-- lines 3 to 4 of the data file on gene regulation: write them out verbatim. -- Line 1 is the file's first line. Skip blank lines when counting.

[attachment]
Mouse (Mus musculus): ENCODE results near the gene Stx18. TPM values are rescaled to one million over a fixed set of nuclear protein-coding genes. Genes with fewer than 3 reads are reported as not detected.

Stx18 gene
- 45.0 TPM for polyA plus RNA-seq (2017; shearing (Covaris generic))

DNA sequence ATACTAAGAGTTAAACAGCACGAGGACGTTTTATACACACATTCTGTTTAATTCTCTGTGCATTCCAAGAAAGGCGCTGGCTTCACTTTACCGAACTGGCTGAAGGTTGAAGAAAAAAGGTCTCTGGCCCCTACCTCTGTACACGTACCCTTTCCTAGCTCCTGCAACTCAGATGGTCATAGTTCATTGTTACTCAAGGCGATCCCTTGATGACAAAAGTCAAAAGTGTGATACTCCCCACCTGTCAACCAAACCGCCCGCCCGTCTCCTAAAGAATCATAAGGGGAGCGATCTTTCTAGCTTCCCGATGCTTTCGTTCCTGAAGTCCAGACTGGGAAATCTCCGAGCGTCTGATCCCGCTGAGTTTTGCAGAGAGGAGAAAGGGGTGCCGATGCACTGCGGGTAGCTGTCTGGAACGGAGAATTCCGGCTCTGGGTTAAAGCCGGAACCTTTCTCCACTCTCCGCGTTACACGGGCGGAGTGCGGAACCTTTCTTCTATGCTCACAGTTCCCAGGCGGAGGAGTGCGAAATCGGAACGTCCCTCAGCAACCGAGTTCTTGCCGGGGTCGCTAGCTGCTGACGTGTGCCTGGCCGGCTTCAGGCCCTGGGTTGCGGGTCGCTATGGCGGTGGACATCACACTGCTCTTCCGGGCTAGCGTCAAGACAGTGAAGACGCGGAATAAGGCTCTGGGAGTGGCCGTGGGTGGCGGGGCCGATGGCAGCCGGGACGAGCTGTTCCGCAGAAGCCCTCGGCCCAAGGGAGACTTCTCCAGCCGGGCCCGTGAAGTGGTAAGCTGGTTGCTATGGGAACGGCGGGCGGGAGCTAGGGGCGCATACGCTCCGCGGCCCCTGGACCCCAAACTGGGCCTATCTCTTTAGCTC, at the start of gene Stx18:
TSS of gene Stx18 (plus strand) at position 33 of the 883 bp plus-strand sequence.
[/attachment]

- 45.0 TPM for polyA plus RNA-seq (2017; shearing (Covaris generic))

DNA sequence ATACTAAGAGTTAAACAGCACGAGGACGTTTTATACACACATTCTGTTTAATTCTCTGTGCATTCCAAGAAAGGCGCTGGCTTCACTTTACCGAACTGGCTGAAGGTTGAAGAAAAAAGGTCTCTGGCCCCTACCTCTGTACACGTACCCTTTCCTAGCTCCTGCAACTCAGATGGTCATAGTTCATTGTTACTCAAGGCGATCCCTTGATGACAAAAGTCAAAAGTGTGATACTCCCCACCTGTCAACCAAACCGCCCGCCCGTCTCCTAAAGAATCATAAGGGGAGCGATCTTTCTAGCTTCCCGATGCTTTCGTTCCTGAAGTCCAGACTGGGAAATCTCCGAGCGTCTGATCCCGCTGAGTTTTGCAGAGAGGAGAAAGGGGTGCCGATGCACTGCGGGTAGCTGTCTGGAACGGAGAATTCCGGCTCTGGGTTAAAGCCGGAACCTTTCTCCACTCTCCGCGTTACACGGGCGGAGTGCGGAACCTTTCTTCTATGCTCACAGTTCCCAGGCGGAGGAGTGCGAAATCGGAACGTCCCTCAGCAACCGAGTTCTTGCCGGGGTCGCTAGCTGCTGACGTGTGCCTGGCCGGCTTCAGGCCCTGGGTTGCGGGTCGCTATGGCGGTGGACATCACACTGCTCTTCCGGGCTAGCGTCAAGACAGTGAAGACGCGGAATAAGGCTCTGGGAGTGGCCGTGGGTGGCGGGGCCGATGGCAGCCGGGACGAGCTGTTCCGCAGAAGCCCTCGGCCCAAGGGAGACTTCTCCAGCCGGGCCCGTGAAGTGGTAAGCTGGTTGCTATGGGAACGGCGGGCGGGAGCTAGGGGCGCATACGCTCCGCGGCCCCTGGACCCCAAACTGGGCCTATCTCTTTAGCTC, at the start of gene Stx18: